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Rita O’Brien prepares to retire after a lifetime at Mypolonga Primary School
The school's long-serving principal has been a teacher, parent and governing council chairperson there, too.
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When term one starts at Mypolonga Primary School next year, the buildings, the uniform and most of the students will be the same.
But it will still feel like there’s something missing.
Long-serving principal Rita O’Brien will retire this week after a career in which she has filled almost every possible role at the school.
As principal for the past 14 years, she has grown its reputation here and around the world, transforming it into a magnet for the many families who now move to Mypo to raise their children.
In previous years she has taught at the school, filled in as an SSO while she was pregnant, parented her children while they were students there, and served as chairperson of the governing council.
She has taught three generations of at least one local family.
And she wouldn’t change it for the world.
“It’s a priceless place,” she said.
“You just can’t buy it.
Mrs O’Brien was born in Denmark but grew up at Tailem Bend, taking the train to high school in Murray Bridge with dozens of other students each day.
She spent six years in Adelaide and had never intended to move back to the country, but wound up at Mypolonga after she married Bill, then an apricot grower.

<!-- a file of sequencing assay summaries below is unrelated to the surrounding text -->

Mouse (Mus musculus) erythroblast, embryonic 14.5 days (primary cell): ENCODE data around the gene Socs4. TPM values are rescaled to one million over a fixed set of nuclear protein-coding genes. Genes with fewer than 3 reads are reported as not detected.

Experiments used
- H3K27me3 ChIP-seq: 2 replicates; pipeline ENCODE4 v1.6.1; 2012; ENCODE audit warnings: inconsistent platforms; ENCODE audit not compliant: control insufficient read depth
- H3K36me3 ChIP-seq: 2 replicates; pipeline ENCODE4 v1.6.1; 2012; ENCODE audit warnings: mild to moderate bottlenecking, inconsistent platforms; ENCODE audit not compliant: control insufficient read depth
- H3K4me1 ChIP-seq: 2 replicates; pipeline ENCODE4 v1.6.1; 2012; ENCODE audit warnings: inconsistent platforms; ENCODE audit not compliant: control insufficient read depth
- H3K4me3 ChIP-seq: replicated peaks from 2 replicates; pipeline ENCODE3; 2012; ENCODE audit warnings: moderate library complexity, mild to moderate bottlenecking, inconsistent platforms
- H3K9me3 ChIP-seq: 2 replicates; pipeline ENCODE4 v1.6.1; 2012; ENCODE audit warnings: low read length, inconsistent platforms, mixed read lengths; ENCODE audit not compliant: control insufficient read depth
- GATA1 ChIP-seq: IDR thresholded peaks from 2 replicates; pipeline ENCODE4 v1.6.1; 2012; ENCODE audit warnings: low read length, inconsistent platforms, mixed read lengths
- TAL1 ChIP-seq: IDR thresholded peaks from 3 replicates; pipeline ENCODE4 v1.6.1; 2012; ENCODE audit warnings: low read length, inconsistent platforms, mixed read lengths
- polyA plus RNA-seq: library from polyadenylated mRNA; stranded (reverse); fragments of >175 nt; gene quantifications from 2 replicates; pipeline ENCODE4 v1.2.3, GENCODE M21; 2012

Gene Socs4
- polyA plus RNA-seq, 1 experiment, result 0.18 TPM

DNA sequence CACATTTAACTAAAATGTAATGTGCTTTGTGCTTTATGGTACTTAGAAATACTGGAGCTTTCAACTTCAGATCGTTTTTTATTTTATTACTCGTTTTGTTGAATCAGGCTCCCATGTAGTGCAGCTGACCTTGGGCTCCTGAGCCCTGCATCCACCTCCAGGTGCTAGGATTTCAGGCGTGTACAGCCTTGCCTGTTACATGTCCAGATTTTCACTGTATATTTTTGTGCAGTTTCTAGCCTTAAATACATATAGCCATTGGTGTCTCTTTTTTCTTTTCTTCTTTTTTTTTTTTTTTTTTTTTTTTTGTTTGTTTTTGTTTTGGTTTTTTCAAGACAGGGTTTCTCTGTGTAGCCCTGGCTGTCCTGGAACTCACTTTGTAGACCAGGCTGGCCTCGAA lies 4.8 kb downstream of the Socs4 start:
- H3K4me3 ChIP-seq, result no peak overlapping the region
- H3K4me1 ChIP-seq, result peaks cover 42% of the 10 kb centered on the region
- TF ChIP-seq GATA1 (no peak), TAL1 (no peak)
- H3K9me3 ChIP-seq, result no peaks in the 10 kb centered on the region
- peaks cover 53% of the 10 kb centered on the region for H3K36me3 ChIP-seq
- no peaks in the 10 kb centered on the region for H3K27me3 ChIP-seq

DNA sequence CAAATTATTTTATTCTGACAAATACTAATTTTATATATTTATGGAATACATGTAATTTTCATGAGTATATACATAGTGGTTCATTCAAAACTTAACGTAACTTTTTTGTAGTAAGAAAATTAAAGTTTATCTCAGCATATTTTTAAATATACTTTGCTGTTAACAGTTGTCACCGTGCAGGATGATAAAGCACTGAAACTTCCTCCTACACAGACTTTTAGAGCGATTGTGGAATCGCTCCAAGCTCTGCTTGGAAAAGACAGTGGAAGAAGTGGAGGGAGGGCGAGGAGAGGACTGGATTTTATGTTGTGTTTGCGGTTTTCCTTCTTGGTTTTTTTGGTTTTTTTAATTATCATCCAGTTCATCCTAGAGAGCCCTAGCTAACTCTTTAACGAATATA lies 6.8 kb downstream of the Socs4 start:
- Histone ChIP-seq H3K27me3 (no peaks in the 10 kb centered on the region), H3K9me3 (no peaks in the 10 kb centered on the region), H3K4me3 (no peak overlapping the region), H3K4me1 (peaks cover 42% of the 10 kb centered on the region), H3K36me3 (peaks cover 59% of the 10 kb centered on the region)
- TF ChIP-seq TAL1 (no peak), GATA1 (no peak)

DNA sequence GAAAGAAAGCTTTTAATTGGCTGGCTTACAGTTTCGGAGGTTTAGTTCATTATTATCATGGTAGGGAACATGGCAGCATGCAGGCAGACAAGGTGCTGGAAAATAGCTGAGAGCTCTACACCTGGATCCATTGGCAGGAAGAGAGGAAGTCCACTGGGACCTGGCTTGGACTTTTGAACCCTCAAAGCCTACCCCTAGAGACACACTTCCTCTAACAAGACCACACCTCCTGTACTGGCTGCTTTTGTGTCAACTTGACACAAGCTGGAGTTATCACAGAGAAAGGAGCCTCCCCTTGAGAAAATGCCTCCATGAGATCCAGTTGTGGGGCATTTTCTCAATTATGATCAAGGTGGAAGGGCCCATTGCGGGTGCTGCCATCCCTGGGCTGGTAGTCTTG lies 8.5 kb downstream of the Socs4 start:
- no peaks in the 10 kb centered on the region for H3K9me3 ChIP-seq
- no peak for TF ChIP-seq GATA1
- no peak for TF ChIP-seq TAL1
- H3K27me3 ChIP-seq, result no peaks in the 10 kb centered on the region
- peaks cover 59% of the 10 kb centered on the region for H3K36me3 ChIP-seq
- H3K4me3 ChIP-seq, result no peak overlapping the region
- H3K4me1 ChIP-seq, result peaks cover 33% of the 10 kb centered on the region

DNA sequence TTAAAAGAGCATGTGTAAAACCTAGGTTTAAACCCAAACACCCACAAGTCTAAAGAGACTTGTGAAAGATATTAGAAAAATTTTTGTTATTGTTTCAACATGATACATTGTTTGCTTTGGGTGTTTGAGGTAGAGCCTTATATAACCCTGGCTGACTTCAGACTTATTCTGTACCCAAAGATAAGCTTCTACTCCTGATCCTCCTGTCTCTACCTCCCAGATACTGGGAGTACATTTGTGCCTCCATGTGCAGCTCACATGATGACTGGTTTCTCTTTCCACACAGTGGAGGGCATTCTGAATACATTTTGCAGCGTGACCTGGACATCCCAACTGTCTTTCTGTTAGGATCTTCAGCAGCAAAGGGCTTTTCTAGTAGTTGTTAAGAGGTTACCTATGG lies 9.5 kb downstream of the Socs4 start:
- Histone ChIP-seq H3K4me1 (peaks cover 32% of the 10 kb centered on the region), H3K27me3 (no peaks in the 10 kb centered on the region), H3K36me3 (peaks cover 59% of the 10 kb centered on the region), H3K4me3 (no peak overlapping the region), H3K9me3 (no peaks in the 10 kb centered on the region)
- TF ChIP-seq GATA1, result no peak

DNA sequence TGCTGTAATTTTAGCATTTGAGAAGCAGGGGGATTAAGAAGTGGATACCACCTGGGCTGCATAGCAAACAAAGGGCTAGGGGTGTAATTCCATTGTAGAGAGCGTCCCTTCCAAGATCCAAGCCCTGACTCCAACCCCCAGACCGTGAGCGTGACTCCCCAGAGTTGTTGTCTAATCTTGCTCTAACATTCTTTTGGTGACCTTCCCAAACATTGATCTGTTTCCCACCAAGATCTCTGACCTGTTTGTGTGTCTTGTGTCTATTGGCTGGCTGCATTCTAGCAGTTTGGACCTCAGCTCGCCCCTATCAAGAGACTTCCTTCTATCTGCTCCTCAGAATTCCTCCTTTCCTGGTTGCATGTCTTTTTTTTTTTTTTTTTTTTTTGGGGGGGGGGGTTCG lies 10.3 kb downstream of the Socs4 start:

She was immediately been struck by a sense of community, and by Mypo people’s can-do attitudes.
She was proud that the school had since become so widely respected, she said: a place parents with aspirations for the future wanted to bring their children.
A big part of that was the school shop, where students sold locally produced goods on consignment to visiting tourist groups.
She described it as the snowball that kept getting bigger.
It won an award at the inaugural SA Public Education Awards in 2011; was recognised by the OECD – the global Organisation for Economic Cooperation and Development – as an innovative learning environment in 2013; helped with the school’s induction into the SA Regional Showcase hall of fame in 2015; and has been visited by overseas academics keen to adopt its ideas in their own countries.
Through all those years, Mrs O’Brien and her staff poured their hearts and souls into the place.
Being the principal of a small country school was not just a job, she said – it was a life.
Retirement would take some getting used to.
But she said she was “over the moon” that Mypo's next principal would be Sunyl Vogt, previously of Pinnaroo Primary School.
Mr Vogt had bought a house locally and would look to form the same close community ties she had, she suggested.
“He’ll fit in well – he’s very sporty,” she said.
Inspirational women will be missed
Another long-serving staff member, librarian Jane Rumbelow, will also retire at the end of this year.
Current governing council chairperson Karina Harvie described both Mrs O’Brien and Mrs Rumbelow as inspirational women.
“You both go above and beyond in all that you do,” she said in the school’s last newsletter.
“The commitment and dedication to the school, community and children in your care is nothing short of extraordinary.
“You have both shaped this school and have played a significant role in the high reputation it holds today.
“We are saddened to see you go and wish you all the very best as you begin retirement.”